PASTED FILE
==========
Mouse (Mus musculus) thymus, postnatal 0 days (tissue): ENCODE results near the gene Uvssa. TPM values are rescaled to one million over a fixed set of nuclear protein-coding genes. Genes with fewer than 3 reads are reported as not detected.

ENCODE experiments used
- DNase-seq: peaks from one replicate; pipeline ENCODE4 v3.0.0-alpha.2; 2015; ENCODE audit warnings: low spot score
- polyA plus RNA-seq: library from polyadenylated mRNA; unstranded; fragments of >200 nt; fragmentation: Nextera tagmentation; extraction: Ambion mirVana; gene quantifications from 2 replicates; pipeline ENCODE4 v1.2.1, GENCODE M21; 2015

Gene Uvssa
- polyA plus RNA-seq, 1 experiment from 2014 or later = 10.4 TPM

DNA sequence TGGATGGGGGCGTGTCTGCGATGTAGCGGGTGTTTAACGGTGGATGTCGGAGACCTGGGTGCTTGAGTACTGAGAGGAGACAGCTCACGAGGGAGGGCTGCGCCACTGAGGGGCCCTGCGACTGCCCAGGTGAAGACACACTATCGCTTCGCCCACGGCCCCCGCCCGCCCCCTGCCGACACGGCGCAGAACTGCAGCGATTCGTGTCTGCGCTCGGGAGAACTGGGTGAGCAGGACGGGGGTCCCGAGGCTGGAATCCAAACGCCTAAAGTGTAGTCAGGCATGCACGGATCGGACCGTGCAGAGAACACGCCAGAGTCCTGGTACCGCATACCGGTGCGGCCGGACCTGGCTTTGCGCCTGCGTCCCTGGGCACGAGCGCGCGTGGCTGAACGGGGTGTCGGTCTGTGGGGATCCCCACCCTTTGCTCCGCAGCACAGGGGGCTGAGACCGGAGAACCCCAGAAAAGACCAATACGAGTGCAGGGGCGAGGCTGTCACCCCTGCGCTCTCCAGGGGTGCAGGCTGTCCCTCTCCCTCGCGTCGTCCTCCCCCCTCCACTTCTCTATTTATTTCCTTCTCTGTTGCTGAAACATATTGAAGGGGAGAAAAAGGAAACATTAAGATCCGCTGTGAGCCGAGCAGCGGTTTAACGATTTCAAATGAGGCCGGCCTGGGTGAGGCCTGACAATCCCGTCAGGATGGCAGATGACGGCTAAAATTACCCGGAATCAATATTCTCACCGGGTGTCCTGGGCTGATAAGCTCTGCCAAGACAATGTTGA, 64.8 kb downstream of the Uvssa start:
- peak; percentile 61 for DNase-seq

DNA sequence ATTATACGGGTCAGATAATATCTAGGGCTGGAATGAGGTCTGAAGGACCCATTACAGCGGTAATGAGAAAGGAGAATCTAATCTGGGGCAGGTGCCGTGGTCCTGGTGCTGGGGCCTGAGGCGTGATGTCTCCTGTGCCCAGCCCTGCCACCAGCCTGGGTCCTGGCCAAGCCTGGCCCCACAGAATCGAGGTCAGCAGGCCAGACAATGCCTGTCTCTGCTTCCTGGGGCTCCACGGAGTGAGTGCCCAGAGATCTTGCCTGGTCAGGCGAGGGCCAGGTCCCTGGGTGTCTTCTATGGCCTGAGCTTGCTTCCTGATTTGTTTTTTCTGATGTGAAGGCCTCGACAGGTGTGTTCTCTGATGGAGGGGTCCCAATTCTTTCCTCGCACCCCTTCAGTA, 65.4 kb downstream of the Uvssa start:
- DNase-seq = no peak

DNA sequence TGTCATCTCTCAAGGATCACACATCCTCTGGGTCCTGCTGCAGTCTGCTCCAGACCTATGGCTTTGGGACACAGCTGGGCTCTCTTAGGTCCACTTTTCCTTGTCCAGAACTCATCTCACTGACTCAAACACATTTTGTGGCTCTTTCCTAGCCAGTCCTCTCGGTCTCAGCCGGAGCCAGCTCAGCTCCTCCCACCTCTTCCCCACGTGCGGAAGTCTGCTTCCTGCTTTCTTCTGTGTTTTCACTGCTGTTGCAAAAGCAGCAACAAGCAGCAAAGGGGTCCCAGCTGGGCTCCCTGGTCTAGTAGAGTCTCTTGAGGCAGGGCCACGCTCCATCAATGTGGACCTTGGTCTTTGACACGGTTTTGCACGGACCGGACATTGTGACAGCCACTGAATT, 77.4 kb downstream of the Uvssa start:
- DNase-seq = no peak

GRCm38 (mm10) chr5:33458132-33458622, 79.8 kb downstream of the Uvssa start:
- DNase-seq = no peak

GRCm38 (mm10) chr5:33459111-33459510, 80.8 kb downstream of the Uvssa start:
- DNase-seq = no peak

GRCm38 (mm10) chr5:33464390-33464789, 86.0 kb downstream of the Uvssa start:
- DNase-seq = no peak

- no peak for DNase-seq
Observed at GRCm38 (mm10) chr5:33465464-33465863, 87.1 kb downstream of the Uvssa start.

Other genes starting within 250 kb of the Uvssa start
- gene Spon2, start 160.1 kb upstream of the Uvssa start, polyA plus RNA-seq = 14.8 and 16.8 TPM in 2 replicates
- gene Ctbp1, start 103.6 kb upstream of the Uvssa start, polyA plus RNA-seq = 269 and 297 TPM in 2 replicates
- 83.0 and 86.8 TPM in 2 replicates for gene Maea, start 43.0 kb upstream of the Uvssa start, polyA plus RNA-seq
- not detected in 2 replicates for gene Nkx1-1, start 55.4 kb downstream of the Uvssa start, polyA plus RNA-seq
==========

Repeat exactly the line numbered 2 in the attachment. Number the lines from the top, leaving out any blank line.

ENCODE experiments used